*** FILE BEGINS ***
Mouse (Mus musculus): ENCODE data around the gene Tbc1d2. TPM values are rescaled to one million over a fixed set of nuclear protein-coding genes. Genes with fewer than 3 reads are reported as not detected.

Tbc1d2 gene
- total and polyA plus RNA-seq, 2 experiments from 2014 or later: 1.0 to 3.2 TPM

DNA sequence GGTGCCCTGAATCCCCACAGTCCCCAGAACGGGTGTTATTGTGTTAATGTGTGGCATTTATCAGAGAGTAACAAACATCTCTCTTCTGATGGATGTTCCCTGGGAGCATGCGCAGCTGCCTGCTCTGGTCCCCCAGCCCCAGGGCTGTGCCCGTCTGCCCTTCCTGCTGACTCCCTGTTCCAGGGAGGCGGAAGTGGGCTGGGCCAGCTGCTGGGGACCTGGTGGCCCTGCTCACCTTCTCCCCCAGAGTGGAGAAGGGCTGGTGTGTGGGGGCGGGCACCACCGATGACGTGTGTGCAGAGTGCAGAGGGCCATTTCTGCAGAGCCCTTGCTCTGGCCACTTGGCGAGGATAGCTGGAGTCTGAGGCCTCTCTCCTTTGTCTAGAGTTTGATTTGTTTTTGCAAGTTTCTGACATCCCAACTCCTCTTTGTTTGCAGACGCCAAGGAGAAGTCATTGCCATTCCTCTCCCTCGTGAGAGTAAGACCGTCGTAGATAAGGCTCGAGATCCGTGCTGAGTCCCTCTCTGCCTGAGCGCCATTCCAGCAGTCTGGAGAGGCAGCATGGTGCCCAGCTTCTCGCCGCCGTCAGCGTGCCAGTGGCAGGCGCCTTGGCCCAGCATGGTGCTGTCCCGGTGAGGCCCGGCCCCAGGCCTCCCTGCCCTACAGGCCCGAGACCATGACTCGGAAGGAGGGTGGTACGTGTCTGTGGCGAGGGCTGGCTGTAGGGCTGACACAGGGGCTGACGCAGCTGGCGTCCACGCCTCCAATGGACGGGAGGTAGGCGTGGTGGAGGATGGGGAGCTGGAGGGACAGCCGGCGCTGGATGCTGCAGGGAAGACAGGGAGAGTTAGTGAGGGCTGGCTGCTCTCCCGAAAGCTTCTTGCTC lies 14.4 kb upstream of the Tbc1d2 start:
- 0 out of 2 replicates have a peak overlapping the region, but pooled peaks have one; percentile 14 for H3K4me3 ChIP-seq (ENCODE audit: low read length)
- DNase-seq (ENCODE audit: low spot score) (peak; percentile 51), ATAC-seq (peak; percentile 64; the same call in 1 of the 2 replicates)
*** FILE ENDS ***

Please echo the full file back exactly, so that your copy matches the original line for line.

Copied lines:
Mouse (Mus musculus): ENCODE data around the gene Tbc1d2. TPM values are rescaled to one million over a fixed set of nuclear protein-coding genes. Genes with fewer than 3 reads are reported as not detected.

Tbc1d2 gene
- total and polyA plus RNA-seq, 2 experiments from 2014 or later: 1.0 to 3.2 TPM

DNA sequence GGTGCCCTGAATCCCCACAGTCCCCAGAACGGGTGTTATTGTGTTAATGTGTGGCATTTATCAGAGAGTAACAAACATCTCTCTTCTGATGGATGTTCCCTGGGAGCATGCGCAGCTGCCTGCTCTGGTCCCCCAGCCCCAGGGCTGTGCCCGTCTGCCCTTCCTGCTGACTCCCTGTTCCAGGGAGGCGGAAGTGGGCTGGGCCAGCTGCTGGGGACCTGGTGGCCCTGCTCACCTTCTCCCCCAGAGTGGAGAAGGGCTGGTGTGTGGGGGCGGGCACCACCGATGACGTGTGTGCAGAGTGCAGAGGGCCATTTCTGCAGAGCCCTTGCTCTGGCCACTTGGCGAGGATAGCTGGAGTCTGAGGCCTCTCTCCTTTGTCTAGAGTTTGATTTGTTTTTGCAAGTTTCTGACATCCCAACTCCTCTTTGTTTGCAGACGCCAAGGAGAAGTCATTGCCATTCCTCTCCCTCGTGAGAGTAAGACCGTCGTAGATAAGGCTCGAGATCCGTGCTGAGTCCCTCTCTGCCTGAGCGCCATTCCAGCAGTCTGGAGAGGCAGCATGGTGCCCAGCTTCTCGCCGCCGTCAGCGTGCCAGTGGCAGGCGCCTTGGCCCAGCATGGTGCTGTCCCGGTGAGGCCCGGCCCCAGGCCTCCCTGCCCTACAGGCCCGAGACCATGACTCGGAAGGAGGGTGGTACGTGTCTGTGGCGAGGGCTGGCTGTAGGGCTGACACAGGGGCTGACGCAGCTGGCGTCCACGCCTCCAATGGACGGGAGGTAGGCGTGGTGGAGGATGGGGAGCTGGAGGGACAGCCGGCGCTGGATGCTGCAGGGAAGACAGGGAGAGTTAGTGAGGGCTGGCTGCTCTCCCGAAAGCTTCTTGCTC lies 14.4 kb upstream of the Tbc1d2 start:
- 0 out of 2 replicates have a peak overlapping the region, but pooled peaks have one; percentile 14 for H3K4me3 ChIP-seq (ENCODE audit: low read length)
- DNase-seq (ENCODE audit: low spot score) (peak; percentile 51), ATAC-seq (peak; percentile 64; the same call in 1 of the 2 replicates)